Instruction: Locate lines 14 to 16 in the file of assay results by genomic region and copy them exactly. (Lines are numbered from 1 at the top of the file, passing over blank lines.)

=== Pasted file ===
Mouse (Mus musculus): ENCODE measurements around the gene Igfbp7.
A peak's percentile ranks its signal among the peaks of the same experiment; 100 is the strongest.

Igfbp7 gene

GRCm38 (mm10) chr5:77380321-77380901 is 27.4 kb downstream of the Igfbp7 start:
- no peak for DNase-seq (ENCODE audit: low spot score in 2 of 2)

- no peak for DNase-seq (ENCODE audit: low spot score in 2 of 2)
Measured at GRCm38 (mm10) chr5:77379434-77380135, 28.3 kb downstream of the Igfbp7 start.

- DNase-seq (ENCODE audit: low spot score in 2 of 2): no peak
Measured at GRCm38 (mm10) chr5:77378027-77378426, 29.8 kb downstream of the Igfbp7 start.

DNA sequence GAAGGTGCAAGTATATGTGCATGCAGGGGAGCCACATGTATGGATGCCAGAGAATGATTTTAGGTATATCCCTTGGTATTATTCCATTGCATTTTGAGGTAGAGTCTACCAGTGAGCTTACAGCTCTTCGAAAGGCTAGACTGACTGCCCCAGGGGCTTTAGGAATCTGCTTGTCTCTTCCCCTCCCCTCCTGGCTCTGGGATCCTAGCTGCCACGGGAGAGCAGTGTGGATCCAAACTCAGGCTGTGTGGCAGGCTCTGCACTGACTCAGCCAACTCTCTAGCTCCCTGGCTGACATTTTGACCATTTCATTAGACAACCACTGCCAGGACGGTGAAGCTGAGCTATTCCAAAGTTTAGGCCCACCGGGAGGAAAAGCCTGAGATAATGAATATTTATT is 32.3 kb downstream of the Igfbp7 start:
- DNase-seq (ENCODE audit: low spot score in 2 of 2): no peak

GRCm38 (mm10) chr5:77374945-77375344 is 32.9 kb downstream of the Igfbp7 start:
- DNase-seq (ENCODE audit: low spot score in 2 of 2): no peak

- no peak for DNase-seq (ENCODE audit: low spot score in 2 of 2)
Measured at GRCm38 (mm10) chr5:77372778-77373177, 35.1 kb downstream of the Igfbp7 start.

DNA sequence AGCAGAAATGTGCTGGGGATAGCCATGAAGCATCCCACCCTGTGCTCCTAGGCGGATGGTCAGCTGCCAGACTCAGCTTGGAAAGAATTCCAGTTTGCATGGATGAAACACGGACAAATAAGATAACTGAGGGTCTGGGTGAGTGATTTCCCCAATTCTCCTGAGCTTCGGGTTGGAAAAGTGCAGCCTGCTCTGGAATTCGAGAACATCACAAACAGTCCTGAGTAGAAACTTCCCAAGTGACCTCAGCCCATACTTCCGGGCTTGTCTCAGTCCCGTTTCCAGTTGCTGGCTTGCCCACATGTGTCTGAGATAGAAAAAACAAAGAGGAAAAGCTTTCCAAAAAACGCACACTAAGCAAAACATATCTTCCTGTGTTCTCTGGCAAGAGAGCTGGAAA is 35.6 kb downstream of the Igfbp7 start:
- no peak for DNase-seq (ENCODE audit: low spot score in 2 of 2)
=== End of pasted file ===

- no peak for DNase-seq (ENCODE audit: low spot score in 2 of 2)
Measured at GRCm38 (mm10) chr5:77372778-77373177, 35.1 kb downstream of the Igfbp7 start.

DNA sequence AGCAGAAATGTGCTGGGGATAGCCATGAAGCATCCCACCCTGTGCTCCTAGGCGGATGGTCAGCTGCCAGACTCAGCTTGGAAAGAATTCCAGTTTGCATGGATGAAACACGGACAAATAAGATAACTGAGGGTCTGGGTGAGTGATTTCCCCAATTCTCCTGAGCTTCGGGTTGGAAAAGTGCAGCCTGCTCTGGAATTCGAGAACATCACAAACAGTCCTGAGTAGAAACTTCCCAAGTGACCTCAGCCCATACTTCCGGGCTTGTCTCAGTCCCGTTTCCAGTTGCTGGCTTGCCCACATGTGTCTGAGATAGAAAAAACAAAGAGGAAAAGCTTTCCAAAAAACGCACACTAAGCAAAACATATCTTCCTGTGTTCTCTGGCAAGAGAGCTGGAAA is 35.6 kb downstream of the Igfbp7 start: